For several years now this "float" has been increasingly attracted to the Chinese sphere of influence, keeping pace with China’s increasing strength and the weakening of the United States. The crisis triggered by the earthquake will, according to LEAP/E2020, greatly accelerate this trend particularly because today, only China has the capacity to provide massive financial aid to Japan (12), while directly helping its economy by opening the huge Chinese market to Japanese business even more (13).

The falling share of the US Dollar in global foreign exchange transactions (first section) and global foreign exchange reserves (second section) Sources: BRI / FMI / Wall Street Journal, 03/2011

As regards global inflation, we can already identity five channels by which the Japanese crisis will reinforce current inflationary pressures:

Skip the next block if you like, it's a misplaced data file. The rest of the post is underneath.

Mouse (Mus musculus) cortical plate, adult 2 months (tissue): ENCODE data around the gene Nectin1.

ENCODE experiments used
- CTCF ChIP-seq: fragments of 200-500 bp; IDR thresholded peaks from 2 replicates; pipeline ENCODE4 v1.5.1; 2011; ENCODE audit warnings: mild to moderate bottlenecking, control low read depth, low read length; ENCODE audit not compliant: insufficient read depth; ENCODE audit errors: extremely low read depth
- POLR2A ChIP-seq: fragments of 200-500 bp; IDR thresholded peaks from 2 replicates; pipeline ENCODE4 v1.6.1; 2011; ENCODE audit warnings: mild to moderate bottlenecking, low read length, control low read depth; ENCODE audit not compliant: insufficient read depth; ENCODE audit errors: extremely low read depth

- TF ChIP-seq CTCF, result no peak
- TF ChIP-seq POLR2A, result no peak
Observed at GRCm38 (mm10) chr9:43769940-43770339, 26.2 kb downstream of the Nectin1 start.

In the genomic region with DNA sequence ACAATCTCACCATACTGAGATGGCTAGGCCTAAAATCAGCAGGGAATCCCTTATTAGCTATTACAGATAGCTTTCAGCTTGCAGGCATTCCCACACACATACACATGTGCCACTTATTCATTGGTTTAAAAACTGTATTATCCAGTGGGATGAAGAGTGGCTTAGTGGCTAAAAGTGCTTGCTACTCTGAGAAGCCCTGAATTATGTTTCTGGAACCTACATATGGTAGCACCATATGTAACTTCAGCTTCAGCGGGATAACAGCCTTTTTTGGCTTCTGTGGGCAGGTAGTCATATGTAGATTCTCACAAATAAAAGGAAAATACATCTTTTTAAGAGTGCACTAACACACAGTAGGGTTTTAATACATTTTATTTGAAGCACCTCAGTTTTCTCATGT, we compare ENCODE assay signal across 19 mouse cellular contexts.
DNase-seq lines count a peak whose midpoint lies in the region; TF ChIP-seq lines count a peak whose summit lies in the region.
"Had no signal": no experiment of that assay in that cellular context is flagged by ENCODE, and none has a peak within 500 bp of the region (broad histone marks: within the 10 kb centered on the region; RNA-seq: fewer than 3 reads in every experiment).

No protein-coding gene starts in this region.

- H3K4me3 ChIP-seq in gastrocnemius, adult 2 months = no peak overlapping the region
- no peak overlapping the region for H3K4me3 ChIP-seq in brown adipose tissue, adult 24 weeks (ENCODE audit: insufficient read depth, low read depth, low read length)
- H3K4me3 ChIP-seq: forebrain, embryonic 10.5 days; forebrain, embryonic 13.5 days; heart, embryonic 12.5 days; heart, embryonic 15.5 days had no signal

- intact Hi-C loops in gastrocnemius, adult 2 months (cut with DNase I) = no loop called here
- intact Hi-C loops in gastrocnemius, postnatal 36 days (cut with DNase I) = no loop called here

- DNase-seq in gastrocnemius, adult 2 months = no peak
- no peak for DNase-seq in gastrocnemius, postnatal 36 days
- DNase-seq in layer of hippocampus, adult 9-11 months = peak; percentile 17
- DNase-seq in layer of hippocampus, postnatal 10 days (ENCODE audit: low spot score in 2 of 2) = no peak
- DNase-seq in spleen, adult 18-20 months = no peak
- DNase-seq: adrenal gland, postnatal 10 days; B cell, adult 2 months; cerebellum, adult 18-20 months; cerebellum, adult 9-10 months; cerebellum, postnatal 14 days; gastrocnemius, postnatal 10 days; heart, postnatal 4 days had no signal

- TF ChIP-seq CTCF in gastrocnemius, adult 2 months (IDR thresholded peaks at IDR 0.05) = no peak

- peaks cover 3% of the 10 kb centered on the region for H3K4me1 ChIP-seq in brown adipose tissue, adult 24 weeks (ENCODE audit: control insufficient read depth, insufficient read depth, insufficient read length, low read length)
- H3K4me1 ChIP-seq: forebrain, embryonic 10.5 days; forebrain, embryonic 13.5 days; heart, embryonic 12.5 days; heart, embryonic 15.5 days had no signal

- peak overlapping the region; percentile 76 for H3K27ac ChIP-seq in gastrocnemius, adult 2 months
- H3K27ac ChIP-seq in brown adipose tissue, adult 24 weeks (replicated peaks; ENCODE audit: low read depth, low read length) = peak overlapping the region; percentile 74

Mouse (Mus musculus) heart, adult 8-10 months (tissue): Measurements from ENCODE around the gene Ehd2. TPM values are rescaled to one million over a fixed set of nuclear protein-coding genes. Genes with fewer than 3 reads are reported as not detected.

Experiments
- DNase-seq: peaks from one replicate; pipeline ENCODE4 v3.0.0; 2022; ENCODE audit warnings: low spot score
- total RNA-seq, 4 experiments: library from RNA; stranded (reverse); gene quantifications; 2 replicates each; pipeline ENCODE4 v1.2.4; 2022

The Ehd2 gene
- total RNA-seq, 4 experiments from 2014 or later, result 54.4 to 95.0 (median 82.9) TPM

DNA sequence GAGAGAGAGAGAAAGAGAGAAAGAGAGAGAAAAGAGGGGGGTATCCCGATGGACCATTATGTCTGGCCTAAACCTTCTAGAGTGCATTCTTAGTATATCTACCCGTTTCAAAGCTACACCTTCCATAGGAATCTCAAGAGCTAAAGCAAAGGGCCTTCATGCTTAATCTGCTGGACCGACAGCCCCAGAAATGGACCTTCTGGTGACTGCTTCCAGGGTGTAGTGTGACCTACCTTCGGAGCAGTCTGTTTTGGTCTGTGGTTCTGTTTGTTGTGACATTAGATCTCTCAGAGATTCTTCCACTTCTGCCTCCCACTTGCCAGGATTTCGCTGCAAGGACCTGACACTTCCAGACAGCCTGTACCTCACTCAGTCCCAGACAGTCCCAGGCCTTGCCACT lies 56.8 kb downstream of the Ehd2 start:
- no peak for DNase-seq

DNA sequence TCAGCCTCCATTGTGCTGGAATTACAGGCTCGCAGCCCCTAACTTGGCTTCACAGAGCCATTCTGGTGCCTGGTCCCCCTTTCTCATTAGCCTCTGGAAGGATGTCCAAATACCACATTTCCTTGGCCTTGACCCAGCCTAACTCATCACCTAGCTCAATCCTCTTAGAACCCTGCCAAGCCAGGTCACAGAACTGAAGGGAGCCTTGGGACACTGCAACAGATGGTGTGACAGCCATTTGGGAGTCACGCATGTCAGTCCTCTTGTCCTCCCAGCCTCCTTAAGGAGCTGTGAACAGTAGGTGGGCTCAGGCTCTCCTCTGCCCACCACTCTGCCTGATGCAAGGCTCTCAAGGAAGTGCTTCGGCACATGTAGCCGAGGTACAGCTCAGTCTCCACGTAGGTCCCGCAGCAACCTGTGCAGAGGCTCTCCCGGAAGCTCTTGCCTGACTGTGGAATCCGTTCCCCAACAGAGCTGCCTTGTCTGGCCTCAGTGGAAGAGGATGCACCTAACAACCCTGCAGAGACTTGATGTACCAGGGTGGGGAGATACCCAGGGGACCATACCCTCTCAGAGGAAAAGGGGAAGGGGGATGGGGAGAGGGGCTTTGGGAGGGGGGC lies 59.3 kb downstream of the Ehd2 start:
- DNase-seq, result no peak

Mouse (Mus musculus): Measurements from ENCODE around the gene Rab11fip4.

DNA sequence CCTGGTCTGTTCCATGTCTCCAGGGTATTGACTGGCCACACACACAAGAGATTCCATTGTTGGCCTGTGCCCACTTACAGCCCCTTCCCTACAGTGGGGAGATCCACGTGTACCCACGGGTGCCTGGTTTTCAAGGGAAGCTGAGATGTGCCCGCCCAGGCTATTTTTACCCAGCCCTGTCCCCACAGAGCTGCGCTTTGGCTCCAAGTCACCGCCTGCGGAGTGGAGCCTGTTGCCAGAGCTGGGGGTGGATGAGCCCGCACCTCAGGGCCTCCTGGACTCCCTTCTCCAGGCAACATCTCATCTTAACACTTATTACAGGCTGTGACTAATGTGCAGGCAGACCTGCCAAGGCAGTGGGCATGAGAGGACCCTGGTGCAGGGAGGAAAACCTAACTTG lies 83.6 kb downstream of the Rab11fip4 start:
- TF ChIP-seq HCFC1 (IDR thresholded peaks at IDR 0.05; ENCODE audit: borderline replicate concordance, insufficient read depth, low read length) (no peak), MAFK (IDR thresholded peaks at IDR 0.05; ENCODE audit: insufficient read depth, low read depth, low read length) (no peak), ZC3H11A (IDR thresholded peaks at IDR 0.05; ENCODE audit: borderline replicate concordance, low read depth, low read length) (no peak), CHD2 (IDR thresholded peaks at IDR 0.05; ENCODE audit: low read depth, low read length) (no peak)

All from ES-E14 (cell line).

• the abrupt end to the policy of the expansion of the civil nuclear industry worldwide (14) will rapidly increase pressure on the price of oil (15), gas and coal
• the shortage of many vital electronic parts which will mean higher prices for electronic equipment (from computers to flat screen TVs (16)) because of power cuts that affect plants and transport disruption (17)
• increased pressure on world food and energy prices (18) due to a significant increase in Japanese food imports (especially rice) since the area affected is one of the country’s major agricultural regions (see map below)
• a further decline in the world economy following the global consequences of the near-halt of the Japanese economy, champion of both exports and "just-in-time" delivery (19), which will limit as much the "deflation" effect of globalized trade (20)